The products resulting from reacting the carbonyl-containing compound, phosphorus-containing compound and organic amine are believed to be those compounds represented by the following formulas V, VI or VII ##STR4## wherein Q' is (R7)2 N--, or (CH3 O)3 Si--; each R5 is independently a divalent hydrocarbyl group having from 1 to about 36, suitably from about 1 to about 20, more suitably from about 1 to about 10, most suitably from about 1 to about 3, carbon atoms; each R6 is independently hydrogen or an alkyl or haloalkyl group having from 1 to about 4 carbon atoms; each R7 is independently hydrogen, the group represented by the following formula VIII ##STR5## wherein R1 and R2 are as previously defined and Q is a divalent hydrocarbyl group having from 1 to about 20, suitably from 1 to about 10, more suitably from 1 to about 7, most suitably from 1 to about 4, carbon atoms, or a hydrocarbyl group or hydroxyl or amine substituted hydrocarbyl group having from about 1 to about 36, suitably from about 1 to about 20, more suitably from about 1 to about 10, most suitably from about 1 to about 3, carbon atoms; each R8 is independently hydrogen or the group represented by formula VIII; Z is a polyvalent hydrocarbyl group having from 2 to about 8, suitably from 2 to about 5 carbon atoms; m has a value from zero to about 8; m' has a value from 1 to about 4; n has a value of 2 or 3; n' has a value from 1 to about 30; y has a value from 1 to about 20, suitably from about 1 to about 15, most suitably from about 1 to about 10; and y' has a value from about 2 to about 8, preferably from about 2 to about 3; with the proviso that at least about 10, suitably from about 25 to about 100, more suitably from about 50 to about 100, most suitably from about 75 to about 100 percent of the R7 and R8 groups are the group represented by formula VIII.
The asphalt compositions of the present invention can be blended with any of the aggregate materials known to the art in order to form pavement compositions.
The following examples are illustrative of the invention, but are not intended to limit the scope thereof in any manner.
(Phosphonate of Diethylenetriamine)
To a 1 liter 5-neck flask fitted with a reflux condenser and dropping funnel is added 586 grams (5 moles) 70% phosphorous acid (H3 PO3). 104 grams (1 mole), diethylenetriamine is then added dropwise while stirring, followed by 110 grams (3 moles) anhydrous HCl added via BAS addition tube. The mixture is then heated to reflux and 300 grams (5 moles) 50% aqueous formaldehyde is added dropwise while stirring at reflux over a 2 hour period. Reflux is continued for 2 hours after the CH2 O addition is complete. The reaction mixture is then cooled and bottled and contains approximately 48% by weight of diethylenetriamine penta(methylene phosphonic acid).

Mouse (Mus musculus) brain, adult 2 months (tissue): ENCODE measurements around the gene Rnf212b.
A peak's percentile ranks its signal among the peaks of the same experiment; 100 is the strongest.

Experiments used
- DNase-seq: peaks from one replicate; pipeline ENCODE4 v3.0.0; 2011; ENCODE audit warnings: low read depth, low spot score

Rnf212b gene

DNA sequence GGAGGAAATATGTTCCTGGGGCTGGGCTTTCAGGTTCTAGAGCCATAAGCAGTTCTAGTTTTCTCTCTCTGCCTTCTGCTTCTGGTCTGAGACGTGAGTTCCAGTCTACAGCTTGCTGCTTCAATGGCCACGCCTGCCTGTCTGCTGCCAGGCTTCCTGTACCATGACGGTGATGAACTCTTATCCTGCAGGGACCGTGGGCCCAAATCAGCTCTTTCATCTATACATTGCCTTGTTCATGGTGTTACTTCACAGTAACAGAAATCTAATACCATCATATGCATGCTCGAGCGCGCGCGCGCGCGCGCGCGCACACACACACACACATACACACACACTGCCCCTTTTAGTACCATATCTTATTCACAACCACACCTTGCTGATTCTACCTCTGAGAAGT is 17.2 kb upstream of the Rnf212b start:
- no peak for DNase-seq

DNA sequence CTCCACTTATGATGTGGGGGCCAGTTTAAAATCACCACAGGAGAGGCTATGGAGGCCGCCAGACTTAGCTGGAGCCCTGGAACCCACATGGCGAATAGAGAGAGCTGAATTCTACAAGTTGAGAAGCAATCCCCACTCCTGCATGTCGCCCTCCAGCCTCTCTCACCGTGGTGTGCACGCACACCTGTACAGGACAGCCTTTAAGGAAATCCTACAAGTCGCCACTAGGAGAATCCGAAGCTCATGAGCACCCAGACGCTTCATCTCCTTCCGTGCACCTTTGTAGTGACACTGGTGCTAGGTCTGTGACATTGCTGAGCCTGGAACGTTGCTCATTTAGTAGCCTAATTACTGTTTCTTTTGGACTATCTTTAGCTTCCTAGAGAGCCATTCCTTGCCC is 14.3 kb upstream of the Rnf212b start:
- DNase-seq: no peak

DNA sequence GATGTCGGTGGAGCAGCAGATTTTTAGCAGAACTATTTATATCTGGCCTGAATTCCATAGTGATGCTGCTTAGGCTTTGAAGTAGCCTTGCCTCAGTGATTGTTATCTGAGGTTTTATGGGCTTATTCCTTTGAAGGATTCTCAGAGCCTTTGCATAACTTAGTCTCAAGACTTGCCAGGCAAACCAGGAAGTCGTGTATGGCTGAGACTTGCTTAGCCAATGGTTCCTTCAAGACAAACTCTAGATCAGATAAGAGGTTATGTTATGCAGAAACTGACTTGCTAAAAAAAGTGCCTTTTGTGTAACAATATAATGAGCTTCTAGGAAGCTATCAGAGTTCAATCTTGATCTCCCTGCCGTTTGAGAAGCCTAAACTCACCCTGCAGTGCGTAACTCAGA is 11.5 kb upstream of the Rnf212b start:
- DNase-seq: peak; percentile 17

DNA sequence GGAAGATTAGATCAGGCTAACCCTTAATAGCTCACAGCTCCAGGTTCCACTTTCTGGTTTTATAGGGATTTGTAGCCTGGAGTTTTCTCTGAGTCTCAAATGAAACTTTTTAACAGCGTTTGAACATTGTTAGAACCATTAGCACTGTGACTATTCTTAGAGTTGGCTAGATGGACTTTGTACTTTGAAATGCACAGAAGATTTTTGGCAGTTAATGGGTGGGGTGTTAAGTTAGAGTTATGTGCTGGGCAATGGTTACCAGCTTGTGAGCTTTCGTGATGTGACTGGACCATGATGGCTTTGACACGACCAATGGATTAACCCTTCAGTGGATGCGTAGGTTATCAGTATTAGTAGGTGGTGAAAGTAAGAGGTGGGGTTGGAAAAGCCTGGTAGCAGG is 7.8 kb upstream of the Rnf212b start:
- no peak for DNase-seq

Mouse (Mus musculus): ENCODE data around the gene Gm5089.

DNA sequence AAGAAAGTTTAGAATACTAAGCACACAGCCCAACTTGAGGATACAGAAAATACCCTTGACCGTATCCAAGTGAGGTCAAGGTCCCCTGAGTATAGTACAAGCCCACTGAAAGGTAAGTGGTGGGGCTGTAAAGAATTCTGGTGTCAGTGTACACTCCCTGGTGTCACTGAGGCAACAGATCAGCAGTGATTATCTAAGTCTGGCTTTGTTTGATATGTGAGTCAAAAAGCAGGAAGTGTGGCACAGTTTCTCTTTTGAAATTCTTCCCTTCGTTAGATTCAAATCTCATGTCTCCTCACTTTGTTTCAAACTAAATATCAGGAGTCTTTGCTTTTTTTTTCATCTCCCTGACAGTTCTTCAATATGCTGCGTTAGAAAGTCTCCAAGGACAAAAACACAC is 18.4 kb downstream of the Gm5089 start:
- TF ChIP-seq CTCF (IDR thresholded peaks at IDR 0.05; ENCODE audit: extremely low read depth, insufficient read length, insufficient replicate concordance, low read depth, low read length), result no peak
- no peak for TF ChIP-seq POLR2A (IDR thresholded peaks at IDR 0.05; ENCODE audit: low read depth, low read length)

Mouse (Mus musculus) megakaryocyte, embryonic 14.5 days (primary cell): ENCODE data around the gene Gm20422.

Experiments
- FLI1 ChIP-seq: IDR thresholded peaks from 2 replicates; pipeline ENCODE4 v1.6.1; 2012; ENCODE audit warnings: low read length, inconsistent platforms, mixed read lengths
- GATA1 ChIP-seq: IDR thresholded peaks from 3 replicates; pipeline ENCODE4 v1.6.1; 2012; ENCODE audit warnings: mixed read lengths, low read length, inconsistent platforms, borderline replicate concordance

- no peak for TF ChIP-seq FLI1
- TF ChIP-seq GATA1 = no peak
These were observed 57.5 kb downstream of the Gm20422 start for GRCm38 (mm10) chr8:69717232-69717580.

(Silicon Amino Phosphonate I)
To a 250 ml three neck flask fitted with a reflux condenser and dropping funnel is added deionized water, 70% phosphorous acid (0.038 mole), 37% aqueous formaldehyde (0.075 mole), HCl (2.5 grams), and H2 SO4 (2.5 grams). This is stirred vigorously and heated to reflux. Then, 5.6 grams (0.025 moles) of N-2-aminoethyl-3-aminopropyltrimethoxysilane is added dropwise. The mixture is heated and stirred overnight. After the reaction cooled, a sample is neutralized with 50% sodium hydroxide.
(Silicon Amino Phosphonate II)
To a 500 ml three neck flask fitted with a reflux condenser and dropping funnel is added 55.6 g (0.25 mole) (of N-2-aminoethyl-3-aminopropyltrimethoxysilane. To this is added slowly a mixture of 70% phosphorous acid (0.5 mole), deionized water, and concentrated hydrochloric acid (60 grams). The mixture is heated to gentle reflux and 37% aqueous formaldehyde (0.50 mole) is added dropwise during one hour. The mixture is heated for an additional hour to complete the reaction.
(Aminoethyl Ethanolamine Phosphonate)
To a 500 ml three neck flask fitted with a reflux condenser and dropping funnel is added 131.2 grams (1.12 moles) 70% phosphorous acid and 207.2 grams (2.1 moles) 37% hydrochloric acid. Aminoethyl ethanolamine, 42.1 grams (0.40 mole) is then added dropwise while stirring. The mixture is then heated to reflux and 97.3 grams (1.2 moles) 37% aqueous formaldehyde is added dropwise during 1 hour. Reflux is continued for 2 hours after completion of the formaldehyde addition. The mixture is then cooled and bottled.
To a 1 liter 5 neck flask fitted with a reflux condenser and dropping funnel is added 234.3 grams (2 mole) 70% phosphorous acid. Triethylenetetramine, 146 grams (1 mole) is then added dropwise while stirring, followed by 146 grams (4 moles) anhydrous HCl. The mixture is then heated to reflux and 162.2 grams (2 moles) 37% aqueous formaldehyde is added dropwise over 1 hour. Reflux is maintained for 2 hours after formaldehyde addition is complete, after which the reaction mixture containing the amino methylene phosphonic acid product is cooled and bottled.
To a 500 ml three neck flask is added 75.00 grams (0.264 moles) of the product resulting from condensing 2 moles of aminoethylpiperazine with 1 mole of urea (bis-aep/urea), 50 grams deionized water, 36.5 grams (1 mole) anhydrous HCl, and 65.7 grams (0.561 moles) 70% phosphorous acid. The mixture is heated to reflux and 45.48 grams (0.561 moles) 37% formaldehyde is added dropwise during 1 hour. Reflux is continued for 2 hours after formaldehyde addition is complete. The mixture containing the phosphonomethylated amine product is then cooled and bottled.
The anti-stripping additives or agents prepared in examples 1-6 are mixed with asphalt and the resultant blend is then mixed with an aggregate and subjected to a boil test and a freeze-thaw test. A description of the tests are as follows and the results are given in the Table. In these tests, AC-20 type asphalt obtained from Texas Cosden Oil & Chemical Co. is employed. Five siliceous aggregates which have shown signs of serious stripping problems are tested. The names and the origins and silicon contents of these aggregates are:
Davidson (Georgia, 81% Si)
Gifford-Hill (Bryan, Tex., 100% Si)
Waco (Waco, Tex., 98% Si)